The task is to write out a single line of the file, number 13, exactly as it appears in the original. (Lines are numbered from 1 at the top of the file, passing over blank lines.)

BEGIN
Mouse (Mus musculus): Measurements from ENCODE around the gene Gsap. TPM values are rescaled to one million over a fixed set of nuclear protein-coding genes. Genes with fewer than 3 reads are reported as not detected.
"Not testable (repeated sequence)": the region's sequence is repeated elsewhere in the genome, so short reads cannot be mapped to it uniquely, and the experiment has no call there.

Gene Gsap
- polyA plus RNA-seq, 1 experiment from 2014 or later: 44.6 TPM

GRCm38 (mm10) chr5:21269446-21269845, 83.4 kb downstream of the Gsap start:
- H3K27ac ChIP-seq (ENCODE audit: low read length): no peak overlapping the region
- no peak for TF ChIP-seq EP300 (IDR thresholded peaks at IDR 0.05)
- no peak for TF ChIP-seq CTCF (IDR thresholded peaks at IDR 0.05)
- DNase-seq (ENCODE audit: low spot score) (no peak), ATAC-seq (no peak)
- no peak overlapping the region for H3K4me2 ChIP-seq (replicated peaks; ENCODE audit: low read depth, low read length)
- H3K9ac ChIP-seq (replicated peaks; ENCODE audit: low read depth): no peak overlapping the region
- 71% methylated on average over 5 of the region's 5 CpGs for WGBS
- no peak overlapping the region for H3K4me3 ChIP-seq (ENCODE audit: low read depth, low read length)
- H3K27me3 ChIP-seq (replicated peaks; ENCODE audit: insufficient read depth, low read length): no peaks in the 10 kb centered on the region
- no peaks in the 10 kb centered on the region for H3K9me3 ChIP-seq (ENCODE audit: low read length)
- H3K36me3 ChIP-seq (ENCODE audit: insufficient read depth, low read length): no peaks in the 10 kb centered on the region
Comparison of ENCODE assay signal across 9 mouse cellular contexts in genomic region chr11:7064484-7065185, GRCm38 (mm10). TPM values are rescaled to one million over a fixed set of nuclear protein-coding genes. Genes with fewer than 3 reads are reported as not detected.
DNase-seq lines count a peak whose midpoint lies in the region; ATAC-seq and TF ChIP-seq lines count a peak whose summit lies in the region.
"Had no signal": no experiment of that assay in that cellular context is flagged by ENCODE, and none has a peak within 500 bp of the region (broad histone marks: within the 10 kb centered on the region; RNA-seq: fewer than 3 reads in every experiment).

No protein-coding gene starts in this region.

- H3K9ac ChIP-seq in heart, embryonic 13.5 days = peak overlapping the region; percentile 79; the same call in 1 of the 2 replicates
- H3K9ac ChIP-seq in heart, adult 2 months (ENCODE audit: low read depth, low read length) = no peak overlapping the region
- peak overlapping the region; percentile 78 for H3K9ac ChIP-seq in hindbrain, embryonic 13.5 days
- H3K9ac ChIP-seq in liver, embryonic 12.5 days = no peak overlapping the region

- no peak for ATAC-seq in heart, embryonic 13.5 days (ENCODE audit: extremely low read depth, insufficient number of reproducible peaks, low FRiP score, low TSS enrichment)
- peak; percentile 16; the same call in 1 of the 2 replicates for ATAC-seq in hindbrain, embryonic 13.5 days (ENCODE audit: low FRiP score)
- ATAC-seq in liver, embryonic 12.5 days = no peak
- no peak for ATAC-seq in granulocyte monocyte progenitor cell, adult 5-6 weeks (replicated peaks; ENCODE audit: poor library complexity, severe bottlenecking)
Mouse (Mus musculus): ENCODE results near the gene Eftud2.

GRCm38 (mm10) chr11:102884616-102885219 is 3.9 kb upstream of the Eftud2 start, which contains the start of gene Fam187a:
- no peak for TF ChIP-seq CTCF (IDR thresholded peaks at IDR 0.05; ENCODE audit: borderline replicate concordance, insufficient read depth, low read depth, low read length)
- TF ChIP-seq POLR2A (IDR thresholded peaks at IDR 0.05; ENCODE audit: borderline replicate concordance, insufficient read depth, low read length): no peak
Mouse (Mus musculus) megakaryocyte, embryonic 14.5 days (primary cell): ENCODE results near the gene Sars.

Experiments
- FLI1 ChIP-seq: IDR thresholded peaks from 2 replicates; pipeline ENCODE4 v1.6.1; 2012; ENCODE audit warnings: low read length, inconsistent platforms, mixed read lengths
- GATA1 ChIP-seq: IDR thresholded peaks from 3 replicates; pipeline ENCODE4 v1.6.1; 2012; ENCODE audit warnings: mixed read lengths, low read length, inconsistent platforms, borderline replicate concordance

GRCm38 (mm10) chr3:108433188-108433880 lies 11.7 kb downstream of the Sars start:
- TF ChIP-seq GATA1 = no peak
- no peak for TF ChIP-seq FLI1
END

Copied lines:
- no peak overlapping the region for H3K4me3 ChIP-seq (ENCODE audit: low read depth, low read length)